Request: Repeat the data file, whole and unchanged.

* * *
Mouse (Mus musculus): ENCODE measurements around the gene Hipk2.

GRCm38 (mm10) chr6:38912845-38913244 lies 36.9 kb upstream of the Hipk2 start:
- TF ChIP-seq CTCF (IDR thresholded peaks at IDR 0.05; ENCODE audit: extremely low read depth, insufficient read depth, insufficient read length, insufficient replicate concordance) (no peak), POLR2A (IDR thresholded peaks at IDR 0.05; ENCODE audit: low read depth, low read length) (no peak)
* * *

Mouse (Mus musculus): ENCODE measurements around the gene Hipk2.

GRCm38 (mm10) chr6:38912845-38913244 lies 36.9 kb upstream of the Hipk2 start:
- TF ChIP-seq CTCF (IDR thresholded peaks at IDR 0.05; ENCODE audit: extremely low read depth, insufficient read depth, insufficient read length, insufficient replicate concordance) (no peak), POLR2A (IDR thresholded peaks at IDR 0.05; ENCODE audit: low read depth, low read length) (no peak)